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State of Hawaii re-defining policy on rainwater catchment systems

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The capture and use of rainwater catchment makes perfect sense in Hawaii. In places like Puna on the Big Island of Hawaii there aren’t any other options because of the lack of county water infrastructure and inability to drill wells. An estimated 40,000 homes in Hawaii depend on rainwater systems.

Confusion over the safety of this simple technology had led to a political impasse between the State of Hawaii and Veterans Administration over the availability of VA loans for homes dependent on catchment systems. The State Department of Health (DOH) has, for years, posted on their Website: “Water catchment systems are not recognized as potable water…homeowners should not use rainwater catchment water for direct consumption…” This statement was taken as official policy and caused the VA to refuse mortgage loans and refi’s on the basis that these homes did not meet their minimum standards for potable water.

Disgruntled vets, led by Representative Bob McDermott, himself a Gulf War Veteran, went after the State administration on the basis that their inaccurate assessment, and arbitrary policy, was unfairly denying veterans their earned benefits and access to some of Hawaii’s most affordable real estate.

The impasse may be finally giving way to sensible policy changes by the DOH, based on investing in actual facts about rainwater catchment and modern design of systems and their proper maintenance.

The damning wording on the DOH Website has been replaced by statements about how to maintain safe potable water from rainwater catchment systems:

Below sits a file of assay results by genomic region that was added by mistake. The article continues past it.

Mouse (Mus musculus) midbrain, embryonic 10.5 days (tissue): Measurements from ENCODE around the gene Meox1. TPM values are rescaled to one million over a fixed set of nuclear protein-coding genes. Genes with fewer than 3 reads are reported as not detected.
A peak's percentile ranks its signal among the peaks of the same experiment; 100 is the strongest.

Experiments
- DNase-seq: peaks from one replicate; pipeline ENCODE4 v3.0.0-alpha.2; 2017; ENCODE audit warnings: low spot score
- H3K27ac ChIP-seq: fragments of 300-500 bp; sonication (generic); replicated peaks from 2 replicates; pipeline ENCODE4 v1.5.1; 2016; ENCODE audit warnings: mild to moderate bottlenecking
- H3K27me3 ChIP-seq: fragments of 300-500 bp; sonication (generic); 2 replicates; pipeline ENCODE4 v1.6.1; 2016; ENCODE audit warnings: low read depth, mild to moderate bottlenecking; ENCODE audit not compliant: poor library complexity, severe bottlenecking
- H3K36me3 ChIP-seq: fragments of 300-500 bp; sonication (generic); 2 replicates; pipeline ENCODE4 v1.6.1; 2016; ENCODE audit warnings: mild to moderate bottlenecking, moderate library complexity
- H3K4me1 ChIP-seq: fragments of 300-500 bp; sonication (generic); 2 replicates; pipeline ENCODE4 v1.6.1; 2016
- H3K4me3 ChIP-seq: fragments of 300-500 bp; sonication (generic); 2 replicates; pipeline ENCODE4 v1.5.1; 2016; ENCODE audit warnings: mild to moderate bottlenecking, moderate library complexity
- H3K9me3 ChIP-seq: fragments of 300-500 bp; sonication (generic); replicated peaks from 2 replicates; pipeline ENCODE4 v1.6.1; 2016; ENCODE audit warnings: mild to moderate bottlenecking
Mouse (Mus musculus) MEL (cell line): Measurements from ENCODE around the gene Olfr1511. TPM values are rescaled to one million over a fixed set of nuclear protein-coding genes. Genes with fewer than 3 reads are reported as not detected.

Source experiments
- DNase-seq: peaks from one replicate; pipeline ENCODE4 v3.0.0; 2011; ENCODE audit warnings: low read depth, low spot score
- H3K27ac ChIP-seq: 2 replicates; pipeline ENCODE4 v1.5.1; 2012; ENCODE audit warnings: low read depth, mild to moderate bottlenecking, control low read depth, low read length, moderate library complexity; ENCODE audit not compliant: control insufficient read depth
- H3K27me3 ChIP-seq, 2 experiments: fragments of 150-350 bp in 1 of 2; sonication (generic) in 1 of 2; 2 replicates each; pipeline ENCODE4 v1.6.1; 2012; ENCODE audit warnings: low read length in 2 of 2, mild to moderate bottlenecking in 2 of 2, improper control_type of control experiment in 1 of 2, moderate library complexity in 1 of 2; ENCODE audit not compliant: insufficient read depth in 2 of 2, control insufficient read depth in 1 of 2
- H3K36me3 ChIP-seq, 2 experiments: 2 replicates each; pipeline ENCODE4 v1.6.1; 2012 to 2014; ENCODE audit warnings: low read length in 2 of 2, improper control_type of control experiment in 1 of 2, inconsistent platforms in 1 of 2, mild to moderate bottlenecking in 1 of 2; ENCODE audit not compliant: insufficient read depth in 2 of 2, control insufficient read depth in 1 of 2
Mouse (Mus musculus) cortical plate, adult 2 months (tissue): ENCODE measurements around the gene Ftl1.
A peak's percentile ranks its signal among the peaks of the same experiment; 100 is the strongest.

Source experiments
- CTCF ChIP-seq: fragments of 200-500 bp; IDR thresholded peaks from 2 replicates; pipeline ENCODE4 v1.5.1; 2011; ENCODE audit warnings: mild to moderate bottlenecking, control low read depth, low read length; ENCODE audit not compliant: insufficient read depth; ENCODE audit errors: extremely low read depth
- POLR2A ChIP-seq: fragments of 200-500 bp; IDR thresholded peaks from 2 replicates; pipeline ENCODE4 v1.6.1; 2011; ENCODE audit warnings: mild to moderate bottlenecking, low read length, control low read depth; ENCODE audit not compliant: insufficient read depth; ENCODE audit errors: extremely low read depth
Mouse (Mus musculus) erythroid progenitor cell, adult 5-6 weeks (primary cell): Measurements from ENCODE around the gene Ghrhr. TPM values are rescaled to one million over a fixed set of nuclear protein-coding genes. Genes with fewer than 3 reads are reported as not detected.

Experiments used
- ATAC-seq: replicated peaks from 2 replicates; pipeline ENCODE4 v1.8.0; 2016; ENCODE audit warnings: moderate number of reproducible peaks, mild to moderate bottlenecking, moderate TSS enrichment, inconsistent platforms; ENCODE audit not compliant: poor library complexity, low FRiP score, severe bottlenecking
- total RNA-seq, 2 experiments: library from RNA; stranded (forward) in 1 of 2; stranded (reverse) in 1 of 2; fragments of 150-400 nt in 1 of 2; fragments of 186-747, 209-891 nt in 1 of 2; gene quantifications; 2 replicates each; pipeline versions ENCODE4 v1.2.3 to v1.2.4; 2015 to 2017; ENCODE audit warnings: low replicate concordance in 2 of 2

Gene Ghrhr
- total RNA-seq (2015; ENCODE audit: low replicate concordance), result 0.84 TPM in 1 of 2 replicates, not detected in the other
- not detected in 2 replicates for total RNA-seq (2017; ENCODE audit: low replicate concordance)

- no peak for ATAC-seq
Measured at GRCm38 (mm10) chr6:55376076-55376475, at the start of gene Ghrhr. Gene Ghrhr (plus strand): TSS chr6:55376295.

How to make a home rainwater catchment system safe for domestic use

Rainwater catchment systems on individual homes are not regulated by the Department of Health (DOH). Home owners that intend to use rainwater collected off their home’s roof can take action to help make the water safe for domestic use.

To enhance safe water quality and reduce the need for treatment and corrective action, a catchment system should be well designed, regularly maintained, and periodically tested.

The DOH goes on to recommend specific testing criteria and practical design and maintenance suggestions. This change in attitude may be the direct result of several DOH employees, as well as Rep. McDermott’s staffer, attending a recent American Rainwater Catchment Systems Association (ARCSA) workshop hosted by The School of Ocean and Earth Science and Technology (SOEST) at the University of Hawaii. Based on facts learned at the two-day professional seminar and the growing trend to establish professional design and inspection criteria, the State has come to the realization that properly maintained rainwater systems can work fine for a domestic water supply, and in fact, may provide a more sustainable and self-sufficient alternative for many homeowners.

This is something that the 40,000 homeowners who have been using these systems for the past 30 years knew all along.

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